Nothing frustrates a shopkeep like bare shelves. After Akasha Crystals, an Ann Arbor-based stone and glass company, had been unable to satisfy Walmart’s orders throughout the spring of 2009, the retailing giant demanded payback.

Walmart's opening volley was incredibly specific: In July 2009, the retailer sent a detailed spreadsheet outlining each and every one of Akasha’s weekly shortfalls going back to March of that year, calculating that Akasha cost Walmart up to $609,809 in lost profits. By the end of the drama, Adam Kasha, the company's founder, managed to convince Walmart to accept just $300,000, paid in four installments. But that deal came with a catch: Kasha would have to lower his future prices, and if he fell short once in the next eight weeks, Walmart would charge him a penalty: $10,000 per week, per product.

How do small businesses get hit with these fines from big retailers? And once they do, how can they negotiate a lower fee?

"Everything's Negotiable."

So-called chargebacks such as Akasha's are common in retail, says Curtis Greve, a retail consultant based in Wexford, Penn., who spent twelve years working in Walmart's supply chain department. Big box stores' vendor agreements hold suppliers financially responsible for shortfalls. Technically, that means they can sue for damages. In reality, deals are often worked out informally. "Everything's negotiable," says Vanessa Ting, a consultant at Los Angeles-based Retail Path, who previously worked in merchandising for Target. "There were a lot of times when I was justified in getting all of the lost profits back, but I would either waive it or just split the difference."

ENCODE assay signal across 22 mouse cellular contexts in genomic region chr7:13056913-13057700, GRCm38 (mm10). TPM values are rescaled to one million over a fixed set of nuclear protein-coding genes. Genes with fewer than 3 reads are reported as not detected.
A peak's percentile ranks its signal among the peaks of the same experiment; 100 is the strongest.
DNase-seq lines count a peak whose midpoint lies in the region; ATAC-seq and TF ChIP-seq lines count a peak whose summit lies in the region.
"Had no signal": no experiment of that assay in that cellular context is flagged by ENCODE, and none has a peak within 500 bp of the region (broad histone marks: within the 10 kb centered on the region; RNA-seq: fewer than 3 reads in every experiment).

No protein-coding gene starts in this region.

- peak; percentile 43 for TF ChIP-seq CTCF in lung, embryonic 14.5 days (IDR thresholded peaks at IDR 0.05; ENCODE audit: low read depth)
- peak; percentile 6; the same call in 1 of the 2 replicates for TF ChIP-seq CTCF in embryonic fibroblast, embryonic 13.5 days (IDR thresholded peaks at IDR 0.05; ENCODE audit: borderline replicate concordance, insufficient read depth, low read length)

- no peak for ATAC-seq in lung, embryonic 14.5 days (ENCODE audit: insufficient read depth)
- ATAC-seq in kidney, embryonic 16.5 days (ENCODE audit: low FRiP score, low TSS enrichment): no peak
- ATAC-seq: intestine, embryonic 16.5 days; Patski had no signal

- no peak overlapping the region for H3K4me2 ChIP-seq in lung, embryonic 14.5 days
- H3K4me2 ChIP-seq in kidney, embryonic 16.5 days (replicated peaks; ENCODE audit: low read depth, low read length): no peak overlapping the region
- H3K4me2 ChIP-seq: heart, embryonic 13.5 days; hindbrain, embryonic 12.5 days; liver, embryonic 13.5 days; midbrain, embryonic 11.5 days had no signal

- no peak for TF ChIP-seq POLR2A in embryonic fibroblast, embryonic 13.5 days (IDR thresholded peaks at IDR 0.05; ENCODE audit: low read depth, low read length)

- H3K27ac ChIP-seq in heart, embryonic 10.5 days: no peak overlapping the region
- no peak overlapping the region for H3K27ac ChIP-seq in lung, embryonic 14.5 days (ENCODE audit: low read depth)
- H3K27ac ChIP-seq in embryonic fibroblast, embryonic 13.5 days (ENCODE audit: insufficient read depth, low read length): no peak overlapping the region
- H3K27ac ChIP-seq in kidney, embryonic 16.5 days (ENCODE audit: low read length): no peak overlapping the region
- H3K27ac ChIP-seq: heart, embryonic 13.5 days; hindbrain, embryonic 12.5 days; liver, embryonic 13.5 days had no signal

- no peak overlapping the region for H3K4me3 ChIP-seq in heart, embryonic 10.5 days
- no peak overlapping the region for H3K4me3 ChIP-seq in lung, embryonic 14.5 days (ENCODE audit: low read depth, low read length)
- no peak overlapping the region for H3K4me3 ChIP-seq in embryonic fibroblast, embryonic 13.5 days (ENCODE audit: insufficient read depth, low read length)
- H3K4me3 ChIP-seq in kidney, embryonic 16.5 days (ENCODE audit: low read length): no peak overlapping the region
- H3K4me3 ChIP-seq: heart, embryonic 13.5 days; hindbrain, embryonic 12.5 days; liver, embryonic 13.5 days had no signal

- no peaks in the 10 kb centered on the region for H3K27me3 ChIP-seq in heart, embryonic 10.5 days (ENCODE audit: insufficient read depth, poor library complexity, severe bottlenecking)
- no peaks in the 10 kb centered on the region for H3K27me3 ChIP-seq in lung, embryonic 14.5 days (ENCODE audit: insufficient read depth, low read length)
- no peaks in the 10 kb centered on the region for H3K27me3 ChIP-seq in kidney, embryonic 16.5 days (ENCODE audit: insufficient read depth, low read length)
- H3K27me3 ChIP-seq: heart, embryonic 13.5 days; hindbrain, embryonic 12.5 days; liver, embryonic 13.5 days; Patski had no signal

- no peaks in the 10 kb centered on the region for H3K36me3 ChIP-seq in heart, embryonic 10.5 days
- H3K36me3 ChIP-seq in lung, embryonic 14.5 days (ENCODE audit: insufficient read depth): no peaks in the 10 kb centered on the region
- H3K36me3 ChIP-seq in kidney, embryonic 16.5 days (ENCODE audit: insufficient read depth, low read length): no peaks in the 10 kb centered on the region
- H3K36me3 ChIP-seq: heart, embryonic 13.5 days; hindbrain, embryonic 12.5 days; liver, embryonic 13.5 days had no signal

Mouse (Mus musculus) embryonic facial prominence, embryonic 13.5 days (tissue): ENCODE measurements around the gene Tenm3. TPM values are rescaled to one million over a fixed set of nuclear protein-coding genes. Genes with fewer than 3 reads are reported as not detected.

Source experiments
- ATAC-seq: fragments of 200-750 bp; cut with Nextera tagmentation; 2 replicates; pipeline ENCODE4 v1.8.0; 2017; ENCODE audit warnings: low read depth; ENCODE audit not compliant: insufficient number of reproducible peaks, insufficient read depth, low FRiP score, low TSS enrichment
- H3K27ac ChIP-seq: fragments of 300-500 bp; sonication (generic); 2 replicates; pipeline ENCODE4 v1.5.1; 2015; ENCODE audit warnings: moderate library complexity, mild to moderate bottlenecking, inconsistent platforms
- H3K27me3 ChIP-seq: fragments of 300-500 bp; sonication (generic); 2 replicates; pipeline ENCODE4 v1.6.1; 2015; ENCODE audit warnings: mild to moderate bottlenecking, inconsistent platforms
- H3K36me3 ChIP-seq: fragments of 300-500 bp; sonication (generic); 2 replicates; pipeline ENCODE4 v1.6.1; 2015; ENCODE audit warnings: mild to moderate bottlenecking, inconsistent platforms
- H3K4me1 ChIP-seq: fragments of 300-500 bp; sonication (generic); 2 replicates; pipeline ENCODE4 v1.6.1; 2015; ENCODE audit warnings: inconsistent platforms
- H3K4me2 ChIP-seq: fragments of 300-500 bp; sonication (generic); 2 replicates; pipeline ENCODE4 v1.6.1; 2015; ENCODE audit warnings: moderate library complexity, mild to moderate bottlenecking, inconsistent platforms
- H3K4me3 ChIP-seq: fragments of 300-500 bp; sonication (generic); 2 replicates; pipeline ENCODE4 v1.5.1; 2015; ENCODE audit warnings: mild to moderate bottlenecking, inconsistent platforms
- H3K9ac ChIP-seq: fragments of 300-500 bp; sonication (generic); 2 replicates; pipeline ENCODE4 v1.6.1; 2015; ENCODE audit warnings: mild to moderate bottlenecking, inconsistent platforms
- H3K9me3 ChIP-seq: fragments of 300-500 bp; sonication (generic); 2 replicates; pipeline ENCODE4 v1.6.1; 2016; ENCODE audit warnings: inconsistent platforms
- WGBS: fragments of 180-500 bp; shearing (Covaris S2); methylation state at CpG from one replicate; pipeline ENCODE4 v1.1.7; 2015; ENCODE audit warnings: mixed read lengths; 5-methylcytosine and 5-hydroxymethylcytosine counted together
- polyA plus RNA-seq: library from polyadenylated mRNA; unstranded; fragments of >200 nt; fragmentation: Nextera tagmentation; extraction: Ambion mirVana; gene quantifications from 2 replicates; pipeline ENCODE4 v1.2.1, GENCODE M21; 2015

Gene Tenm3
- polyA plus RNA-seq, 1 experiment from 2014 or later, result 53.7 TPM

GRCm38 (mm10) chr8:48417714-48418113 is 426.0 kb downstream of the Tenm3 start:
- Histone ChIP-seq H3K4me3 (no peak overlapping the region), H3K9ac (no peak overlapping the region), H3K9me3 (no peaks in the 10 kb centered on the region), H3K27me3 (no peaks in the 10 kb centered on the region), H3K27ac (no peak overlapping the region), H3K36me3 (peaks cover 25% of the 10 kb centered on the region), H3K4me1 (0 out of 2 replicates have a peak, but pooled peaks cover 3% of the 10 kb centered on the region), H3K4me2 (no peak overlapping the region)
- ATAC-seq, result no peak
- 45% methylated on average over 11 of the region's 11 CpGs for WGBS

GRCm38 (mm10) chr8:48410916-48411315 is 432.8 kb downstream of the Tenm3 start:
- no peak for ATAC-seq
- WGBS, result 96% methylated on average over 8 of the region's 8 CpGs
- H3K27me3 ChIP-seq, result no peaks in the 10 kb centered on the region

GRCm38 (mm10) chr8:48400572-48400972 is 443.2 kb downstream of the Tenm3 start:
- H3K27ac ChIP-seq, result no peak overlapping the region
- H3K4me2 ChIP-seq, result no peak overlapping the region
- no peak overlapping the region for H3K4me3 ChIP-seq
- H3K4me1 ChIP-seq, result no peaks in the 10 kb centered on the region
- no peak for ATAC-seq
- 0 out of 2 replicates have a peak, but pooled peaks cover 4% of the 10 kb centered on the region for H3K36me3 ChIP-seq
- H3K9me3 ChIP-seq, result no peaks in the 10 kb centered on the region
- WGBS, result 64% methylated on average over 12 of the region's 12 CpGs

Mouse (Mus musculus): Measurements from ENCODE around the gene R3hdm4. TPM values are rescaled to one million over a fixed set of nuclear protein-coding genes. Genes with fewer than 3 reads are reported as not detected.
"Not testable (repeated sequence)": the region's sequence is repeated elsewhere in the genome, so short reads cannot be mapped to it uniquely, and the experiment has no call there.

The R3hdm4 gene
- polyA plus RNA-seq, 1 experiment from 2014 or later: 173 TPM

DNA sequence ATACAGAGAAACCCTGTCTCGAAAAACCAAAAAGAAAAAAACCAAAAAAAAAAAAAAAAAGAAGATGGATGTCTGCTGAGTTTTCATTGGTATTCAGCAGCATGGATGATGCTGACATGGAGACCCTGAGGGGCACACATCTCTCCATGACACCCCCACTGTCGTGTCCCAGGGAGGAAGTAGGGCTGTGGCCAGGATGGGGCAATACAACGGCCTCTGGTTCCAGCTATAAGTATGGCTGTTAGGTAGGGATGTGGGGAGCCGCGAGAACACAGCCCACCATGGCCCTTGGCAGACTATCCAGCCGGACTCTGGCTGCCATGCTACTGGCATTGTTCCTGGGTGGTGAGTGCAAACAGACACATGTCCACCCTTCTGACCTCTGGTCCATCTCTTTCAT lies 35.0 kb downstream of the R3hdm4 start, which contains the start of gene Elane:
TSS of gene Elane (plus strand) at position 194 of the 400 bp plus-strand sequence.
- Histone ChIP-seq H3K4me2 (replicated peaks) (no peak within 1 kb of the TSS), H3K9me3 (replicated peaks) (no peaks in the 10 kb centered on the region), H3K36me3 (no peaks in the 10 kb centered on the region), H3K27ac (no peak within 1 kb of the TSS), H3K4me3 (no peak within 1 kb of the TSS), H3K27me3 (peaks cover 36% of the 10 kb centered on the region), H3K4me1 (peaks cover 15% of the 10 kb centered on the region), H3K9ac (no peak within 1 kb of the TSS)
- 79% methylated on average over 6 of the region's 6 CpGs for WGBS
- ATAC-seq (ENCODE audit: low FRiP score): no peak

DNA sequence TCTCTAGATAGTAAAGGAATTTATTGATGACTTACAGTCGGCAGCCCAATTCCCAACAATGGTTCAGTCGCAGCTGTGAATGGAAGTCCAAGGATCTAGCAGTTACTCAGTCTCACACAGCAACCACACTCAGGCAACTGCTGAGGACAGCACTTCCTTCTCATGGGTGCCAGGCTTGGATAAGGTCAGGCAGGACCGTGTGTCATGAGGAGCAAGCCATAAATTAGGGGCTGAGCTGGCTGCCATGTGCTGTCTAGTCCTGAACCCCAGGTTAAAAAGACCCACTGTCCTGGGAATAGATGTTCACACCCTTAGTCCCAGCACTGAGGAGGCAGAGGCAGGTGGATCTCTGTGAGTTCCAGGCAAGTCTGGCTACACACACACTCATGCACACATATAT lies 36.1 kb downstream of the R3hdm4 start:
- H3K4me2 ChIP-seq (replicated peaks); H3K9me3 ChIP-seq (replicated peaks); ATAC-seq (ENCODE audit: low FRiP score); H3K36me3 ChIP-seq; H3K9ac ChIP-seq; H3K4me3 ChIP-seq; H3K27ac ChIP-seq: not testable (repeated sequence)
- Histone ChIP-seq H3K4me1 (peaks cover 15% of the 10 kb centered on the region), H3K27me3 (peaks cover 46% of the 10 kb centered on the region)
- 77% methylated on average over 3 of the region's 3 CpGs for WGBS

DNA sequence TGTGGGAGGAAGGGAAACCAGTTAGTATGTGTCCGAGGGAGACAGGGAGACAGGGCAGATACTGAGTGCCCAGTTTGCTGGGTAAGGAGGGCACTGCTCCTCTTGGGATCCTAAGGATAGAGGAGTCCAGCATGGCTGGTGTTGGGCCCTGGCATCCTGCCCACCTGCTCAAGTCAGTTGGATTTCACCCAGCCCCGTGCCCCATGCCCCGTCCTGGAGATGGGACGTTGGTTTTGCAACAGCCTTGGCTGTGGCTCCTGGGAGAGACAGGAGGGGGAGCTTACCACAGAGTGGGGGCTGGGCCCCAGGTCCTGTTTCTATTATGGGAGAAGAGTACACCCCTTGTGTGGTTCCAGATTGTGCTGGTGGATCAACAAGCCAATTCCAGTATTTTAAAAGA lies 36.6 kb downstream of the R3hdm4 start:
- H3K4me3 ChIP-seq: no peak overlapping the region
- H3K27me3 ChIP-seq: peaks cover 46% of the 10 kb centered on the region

Keep Your Buyer's Point of View in mind

Empty shelves make a section of the store look bad. But they also hurt the pocketbook of that section's buyer, says Greve. Bonuses are typically doled out according to departments' gross profits, and missing products mean missing sales. The penalties, therefore, are a way to soften the blow to the bottom line.

The flip side of this is that you can try to engineer compromises that will help the the store's gross profit in the future. Kasha agreed to a partial cash repayment, but also dropped his prices, improving Wal-mart's future margin. You can also pick up more of other costs, such as shipping, says Greve. Better yet: Offer to sponsor a marketing program with the retailer, says Ting. "Help drive attention and therefore foot traffic in those stores," she says, producing more profits for both of you. 

Prepare to Lose the Customer

Even though lost profit penalties are contractually mandated, disputes over them rarely end up in court. Instead, the store just cuts ties and finds a new supplier. Unfair? Maybe. Such is life when one party is the biggest chain of stores in the world and the other is a smalltime distributor. "They have a choice between multiple vendors, and multiple items," says Greve. "If you're a manufacturer, you're under the sword."